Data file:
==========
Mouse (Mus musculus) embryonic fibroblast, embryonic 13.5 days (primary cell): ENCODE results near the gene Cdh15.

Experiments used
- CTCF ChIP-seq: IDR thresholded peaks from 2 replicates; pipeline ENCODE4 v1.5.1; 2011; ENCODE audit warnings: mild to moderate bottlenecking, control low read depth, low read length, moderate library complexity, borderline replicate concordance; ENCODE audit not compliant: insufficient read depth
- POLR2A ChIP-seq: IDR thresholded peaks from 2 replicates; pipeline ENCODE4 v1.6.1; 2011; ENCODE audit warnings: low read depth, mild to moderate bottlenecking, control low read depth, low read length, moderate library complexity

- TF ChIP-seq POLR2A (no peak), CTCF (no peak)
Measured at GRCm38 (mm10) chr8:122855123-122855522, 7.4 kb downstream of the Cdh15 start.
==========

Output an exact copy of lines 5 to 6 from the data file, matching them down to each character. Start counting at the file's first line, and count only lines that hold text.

- TF ChIP-seq POLR2A (no peak), CTCF (no peak)
Measured at GRCm38 (mm10) chr8:122855123-122855522, 7.4 kb downstream of the Cdh15 start.